About an hour into Harmon Killebrew's memorial service Thursday night at Target Field, a man climbed quietly to the highest reaches of the left-center field seats.
In a mostly empty ballpark, with about 4,000 people sitting in the lower bowl between the bases, the scoreboard showed a video chronicling the 520-foot home run Killebrew hit at Met Stadium on June 3, 1967, off Lew Burdette.
Master of ceremonies Dick Bremer said only one seat in the new stadium sits 520 feet from home plate. That's where the mystery man was sitting. The cameras zoomed in, and there was Jim Thome, wearing a big smile and holding a game-used Killebrew jersey with No. 3.
It was a light moment on a night of tear-jerking tributes, with speeches and song, celebrating Killebrew's legacy on and off the field.
If the crowd seemed small, it was intimate and devoted, not unlike one of those late May weeknight crowds at Met Stadium from 1961 to 1974, when Killebrew was making memories in a Twins uniform.
"The thing that set Harmon apart was the trajectory of his home runs," former Twins pitcher Jim Kaat said. "There were two hitters in the American League who made you stop and say, 'Wow' -- Harm and Mickey Mantle."
Asked to describe one of Killebrew's 573 career home runs, Hall of Famer Hank Aaron summed it up with one word: "Majestic."
For years, Killebrew ranked fifth on the all-time homer list behind Aaron, Babe Ruth, Willie Mays and Frank Robinson.
"[Killebrew] was No. 1, really," Aaron said. "He hit 1,000 home runs because he did so many great things off the field."
The National Baseball Hall of Fame allowed Killebrew's iconic bronze plaque to be displayed on Target Plaza before the ceremony. Brad Horn, the Hall's senior director of communications, said the last time a plaque made a similar trip from Cooperstown, N.Y., came in 2002, when the Red Sox held their memorial for Ted Williams at Fenway Park.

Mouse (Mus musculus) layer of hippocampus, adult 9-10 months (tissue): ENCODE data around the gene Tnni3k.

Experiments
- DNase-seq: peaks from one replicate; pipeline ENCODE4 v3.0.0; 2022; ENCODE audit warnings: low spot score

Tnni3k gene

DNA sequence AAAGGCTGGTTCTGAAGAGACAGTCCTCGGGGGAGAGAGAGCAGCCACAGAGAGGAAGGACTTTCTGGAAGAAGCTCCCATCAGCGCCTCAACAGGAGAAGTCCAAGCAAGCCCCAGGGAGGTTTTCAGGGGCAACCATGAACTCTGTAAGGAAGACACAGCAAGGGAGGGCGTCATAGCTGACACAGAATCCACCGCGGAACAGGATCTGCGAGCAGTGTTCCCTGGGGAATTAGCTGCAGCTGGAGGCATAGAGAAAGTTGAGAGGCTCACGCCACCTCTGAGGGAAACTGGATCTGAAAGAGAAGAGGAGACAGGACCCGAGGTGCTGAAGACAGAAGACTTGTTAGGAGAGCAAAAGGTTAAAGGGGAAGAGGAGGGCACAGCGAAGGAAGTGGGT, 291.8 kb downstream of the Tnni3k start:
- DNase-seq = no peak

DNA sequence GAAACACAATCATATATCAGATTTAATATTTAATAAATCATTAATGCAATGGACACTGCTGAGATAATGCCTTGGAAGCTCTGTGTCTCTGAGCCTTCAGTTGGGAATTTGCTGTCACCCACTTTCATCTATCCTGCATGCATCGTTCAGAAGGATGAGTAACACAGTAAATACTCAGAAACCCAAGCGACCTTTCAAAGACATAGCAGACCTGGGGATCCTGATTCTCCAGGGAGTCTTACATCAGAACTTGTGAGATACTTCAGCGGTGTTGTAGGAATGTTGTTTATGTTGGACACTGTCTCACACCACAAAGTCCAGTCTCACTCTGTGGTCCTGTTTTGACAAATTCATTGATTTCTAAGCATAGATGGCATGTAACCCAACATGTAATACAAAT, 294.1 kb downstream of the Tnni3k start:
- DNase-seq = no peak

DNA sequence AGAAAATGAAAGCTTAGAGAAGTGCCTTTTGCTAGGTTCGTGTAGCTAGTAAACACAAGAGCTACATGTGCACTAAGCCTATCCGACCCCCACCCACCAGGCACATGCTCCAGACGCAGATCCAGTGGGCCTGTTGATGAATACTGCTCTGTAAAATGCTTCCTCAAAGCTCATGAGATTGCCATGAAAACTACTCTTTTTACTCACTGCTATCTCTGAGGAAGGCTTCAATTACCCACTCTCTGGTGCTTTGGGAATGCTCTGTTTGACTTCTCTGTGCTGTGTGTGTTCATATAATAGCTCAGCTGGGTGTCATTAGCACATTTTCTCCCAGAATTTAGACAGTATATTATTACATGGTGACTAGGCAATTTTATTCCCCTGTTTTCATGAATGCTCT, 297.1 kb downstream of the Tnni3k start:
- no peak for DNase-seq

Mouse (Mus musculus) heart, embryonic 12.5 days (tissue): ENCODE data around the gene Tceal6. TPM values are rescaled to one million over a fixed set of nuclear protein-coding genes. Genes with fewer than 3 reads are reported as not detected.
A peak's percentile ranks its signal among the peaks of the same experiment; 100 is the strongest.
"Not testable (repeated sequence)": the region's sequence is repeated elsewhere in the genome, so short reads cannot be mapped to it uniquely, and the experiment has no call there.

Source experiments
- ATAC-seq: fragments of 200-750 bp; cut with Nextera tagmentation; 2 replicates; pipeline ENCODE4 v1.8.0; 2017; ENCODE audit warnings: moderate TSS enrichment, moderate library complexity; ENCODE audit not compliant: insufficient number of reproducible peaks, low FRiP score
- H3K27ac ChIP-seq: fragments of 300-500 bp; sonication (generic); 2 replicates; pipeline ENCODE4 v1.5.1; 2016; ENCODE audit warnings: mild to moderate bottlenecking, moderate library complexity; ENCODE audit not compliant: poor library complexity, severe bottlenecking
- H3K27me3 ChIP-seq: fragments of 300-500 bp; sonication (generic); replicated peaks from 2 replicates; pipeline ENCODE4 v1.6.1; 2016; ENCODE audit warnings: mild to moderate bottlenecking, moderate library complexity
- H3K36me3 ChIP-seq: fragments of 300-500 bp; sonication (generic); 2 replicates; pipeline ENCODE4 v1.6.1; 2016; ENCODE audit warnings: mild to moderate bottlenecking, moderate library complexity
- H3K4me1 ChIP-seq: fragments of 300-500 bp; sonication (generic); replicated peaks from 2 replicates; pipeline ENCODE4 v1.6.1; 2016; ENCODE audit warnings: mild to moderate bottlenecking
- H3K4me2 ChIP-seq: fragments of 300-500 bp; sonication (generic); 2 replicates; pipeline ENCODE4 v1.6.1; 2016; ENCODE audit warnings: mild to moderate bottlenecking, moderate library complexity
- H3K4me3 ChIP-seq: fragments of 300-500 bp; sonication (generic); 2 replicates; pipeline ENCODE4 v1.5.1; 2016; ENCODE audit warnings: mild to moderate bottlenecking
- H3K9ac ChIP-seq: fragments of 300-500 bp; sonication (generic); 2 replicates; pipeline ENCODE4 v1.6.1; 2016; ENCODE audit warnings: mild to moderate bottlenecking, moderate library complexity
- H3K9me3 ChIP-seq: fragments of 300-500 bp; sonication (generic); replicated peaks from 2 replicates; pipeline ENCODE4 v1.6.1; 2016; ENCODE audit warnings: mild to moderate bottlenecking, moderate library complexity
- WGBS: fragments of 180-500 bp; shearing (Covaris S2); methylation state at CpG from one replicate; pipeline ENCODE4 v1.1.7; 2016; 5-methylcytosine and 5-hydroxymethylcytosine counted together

This trip was particularly special for Horn. In 2008, he suddenly lost vision in his left eye. About twice a month, during that difficult time, Killebrew would call him offering encouragement.
"I've worked there for 10 years," Horn said. "He was my guy."
Countless Twins fans could relate.
Before the ceremony, Commissioner Bud Selig talked about what Killebrew meant not just to the Twins, but to all of baseball.
"He is a great lesson for future generations of baseball players," Selig said. "That's the way you're supposed to carry yourself. That's the way you're supposed to act."
So nine days after Killebrew died of esophageal cancer at age 74, the Twins held this televised memorial, with free admission.
About 45 of Killebrew's friends and family members were seated on the field, along with several Twins dignitaries.
"The first thing Harmon would say is, 'Wow, all this, just for me,' " Killebrew's wife, Nita said.
Yes, indeed. Hall of Famer Rod Carew said Killebrew used to call him Junior, and Carew used to call him Charlie. Choking up, Carew recalled his last visit to see Killebrew in Scottsdale, Ariz: "He said, 'I love you, Junior.' I said, 'Charlie, I will always love you, too.' "
By the time Nita Killebrew spoke, the crowd had heard Jim "Mudcat" Grant sing, "What a Wonderful World," along with speeches by Kaat, Selig, Carew, Paul Molitor and current Twins Justin Morneau and Michael Cuddyer.
Standing at the lectern between the pitching mound and second base, she remembered the way her husband would tease her about her fear of public speaking.
"Today, sweetheart, I want to make you proud," she said. "And just maybe, you will turn to Kirby Puckett and say, 'Hey, Puck, what do you know? Maybe she is coachable after all.' "
At speech's end, she roused the crowd into a standing ovation, urging them to join the fight by supporting the charity, Stand Up To Cancer.
"Harmon's body is at rest in his hometown of Payette [Idaho]," she said. "His soul is at peace in that big ballpark in the sky. But his heart will always be in Minnesota with you."